Technical failure, not censorship

There have been recent claims that access to a number of international websites was deliberately blocked for New Zealand internet users.

Clare Swinney at InfoNews writes that Orcon, Slingshot and Telecom have blocked access to and, sites run by documentary maker and conspiracist Alex Jones.

John Ozimek at The Register also questions the blocks but notes that, and some Facebook games were also blocked.

These sites are now all accessible again.

A Technical Explanation

From the Slingshot support forum:

It’s an issue with Limelight Networks CDN in the New Zealand region. Valve/Steam use Limelight’s CDN to deliver parts of Steam including the Steam Store. Due to a routing fault with a transit provider Optus that arose nearly 4 days ago, many New Zealand ISPs now no longer have connectivity to Limelight’s CDN servers and thus unable to access the Steam store. 3 of the 4 largest ISPs in NZ including Telecom NZ, Slingshot and Orcon may be affected by this. Other high profile services also hosted by Limelight’s CDN are similarly offline including PSN Home and updates, Xbox Live Marketplace downloads along with many popular computer games genre websites.

At Tech Liberty we find the explanation that it was a technical problem to be far more convincing than the claims that it was a deliberate block. This is especially true as the sites that were ‘blocked’ cover a wide range of innocuous sites. Please email us if you have any evidence to the contrary.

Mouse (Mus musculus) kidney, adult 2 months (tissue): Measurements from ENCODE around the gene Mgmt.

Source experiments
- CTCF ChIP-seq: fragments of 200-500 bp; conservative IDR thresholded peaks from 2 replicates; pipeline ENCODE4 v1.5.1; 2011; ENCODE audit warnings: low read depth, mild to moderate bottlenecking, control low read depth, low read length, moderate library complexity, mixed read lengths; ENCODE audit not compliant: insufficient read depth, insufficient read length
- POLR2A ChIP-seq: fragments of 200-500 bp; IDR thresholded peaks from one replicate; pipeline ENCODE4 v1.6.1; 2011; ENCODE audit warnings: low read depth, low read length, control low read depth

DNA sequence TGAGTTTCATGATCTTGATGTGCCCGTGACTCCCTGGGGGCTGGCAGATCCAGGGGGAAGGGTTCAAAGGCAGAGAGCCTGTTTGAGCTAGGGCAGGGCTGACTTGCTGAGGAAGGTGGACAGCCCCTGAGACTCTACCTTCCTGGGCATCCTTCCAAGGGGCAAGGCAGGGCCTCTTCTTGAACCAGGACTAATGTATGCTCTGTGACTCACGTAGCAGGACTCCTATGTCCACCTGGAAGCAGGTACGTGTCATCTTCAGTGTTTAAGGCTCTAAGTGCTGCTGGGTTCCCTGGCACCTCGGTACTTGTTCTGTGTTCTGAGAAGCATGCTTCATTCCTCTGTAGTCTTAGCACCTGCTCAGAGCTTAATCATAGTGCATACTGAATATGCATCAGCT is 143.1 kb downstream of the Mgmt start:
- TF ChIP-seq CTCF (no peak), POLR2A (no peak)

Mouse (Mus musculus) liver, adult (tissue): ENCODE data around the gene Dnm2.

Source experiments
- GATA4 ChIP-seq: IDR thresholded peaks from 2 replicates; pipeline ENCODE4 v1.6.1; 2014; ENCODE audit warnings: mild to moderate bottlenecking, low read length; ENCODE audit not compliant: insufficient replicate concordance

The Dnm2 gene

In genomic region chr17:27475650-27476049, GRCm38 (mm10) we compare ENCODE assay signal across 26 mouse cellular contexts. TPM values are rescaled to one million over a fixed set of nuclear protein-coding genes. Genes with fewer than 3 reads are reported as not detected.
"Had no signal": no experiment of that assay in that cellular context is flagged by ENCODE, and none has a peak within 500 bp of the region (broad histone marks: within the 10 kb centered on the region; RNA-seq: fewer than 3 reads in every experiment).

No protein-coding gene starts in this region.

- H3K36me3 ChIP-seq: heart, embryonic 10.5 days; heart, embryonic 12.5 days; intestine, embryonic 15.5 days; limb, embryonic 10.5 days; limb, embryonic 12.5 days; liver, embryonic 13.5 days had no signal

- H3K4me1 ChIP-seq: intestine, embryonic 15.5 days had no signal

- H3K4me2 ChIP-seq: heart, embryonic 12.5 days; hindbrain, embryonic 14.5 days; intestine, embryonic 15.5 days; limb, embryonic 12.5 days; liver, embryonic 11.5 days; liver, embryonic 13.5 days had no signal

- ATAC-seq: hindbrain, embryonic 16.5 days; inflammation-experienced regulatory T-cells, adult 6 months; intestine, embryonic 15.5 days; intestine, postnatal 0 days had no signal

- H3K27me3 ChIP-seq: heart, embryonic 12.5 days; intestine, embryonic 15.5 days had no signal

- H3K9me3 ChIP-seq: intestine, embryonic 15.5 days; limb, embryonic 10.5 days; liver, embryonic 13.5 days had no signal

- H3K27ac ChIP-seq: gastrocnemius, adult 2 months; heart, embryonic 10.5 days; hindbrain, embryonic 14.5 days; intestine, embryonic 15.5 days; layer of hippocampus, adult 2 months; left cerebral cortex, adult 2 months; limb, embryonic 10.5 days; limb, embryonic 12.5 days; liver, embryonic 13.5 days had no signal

A Problem with Censorship

This issue does reveal one of the problems with secret internet censorship schemes – how can you tell whether the failure to access a site is a technical problem if you know that the government is blocking sites too?

The internet filtering system developed by the Department of Internal Affairs (still not enabled to the best of our knowledge) is designed to show a “This webpage has been blocked” message if you try to visit a banned webpage. How well this will work is unknown.

The list of blocked sites is secret so there is no way to check whether the site you are trying to access is on the banned list or not. Government filtering not only adds an additional point of failure to the global internet, it also adds uncertainty and lack of transparency to the problem of determining if there even is a problem.